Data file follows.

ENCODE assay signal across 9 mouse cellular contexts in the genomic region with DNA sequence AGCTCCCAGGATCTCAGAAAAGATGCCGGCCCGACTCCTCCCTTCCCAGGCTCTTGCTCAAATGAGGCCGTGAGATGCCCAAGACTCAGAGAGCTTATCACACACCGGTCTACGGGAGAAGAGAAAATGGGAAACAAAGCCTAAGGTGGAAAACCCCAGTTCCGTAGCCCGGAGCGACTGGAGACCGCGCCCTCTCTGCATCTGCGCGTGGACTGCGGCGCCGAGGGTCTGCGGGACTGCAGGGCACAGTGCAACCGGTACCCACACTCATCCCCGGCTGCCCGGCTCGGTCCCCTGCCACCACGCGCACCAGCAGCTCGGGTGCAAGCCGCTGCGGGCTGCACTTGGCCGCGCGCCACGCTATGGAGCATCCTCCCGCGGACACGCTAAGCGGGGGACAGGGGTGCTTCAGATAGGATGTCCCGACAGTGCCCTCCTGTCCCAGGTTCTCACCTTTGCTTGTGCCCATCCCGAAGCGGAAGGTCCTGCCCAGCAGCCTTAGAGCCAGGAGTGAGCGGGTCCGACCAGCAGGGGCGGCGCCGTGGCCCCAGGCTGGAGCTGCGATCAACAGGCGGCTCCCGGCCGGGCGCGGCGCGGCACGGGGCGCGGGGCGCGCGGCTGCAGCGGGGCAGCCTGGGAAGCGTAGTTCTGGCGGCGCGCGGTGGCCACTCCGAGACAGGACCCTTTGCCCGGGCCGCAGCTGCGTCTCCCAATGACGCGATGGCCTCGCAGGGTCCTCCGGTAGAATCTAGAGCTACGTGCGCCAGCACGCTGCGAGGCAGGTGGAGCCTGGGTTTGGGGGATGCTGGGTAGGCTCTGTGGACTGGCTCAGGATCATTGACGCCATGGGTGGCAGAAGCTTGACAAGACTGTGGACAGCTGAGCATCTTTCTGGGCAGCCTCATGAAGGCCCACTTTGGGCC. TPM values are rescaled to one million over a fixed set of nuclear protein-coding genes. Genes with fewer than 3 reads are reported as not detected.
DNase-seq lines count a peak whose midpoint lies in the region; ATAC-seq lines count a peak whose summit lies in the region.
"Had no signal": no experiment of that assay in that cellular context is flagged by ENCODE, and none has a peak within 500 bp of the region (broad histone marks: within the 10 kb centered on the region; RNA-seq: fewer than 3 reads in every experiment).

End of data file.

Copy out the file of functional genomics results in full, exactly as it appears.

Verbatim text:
ENCODE assay signal across 9 mouse cellular contexts in the genomic region with DNA sequence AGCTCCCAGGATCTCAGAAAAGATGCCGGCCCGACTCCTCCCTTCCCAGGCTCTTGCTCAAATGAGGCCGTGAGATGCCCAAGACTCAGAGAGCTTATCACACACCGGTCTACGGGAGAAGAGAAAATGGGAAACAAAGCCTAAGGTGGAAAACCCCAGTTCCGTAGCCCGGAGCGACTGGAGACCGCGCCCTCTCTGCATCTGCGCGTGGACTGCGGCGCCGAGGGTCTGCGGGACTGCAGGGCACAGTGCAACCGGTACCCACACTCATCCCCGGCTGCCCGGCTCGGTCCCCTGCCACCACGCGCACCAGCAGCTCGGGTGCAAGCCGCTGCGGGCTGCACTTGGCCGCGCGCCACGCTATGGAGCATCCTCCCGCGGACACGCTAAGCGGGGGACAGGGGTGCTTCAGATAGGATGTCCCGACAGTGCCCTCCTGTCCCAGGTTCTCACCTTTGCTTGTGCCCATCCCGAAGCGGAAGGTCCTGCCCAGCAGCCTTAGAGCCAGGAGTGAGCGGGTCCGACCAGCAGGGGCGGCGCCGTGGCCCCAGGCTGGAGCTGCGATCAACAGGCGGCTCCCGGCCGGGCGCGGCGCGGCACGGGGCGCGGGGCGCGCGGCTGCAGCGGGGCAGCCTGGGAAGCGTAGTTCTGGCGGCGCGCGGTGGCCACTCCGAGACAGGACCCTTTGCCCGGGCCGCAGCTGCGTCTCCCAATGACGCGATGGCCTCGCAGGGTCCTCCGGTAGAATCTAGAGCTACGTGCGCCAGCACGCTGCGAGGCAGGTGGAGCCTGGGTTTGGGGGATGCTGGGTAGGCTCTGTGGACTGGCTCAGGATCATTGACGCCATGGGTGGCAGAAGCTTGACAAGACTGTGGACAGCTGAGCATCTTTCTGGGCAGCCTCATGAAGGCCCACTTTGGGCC. TPM values are rescaled to one million over a fixed set of nuclear protein-coding genes. Genes with fewer than 3 reads are reported as not detected.
DNase-seq lines count a peak whose midpoint lies in the region; ATAC-seq lines count a peak whose summit lies in the region.
"Had no signal": no experiment of that assay in that cellular context is flagged by ENCODE, and none has a peak within 500 bp of the region (broad histone marks: within the 10 kb centered on the region; RNA-seq: fewer than 3 reads in every experiment).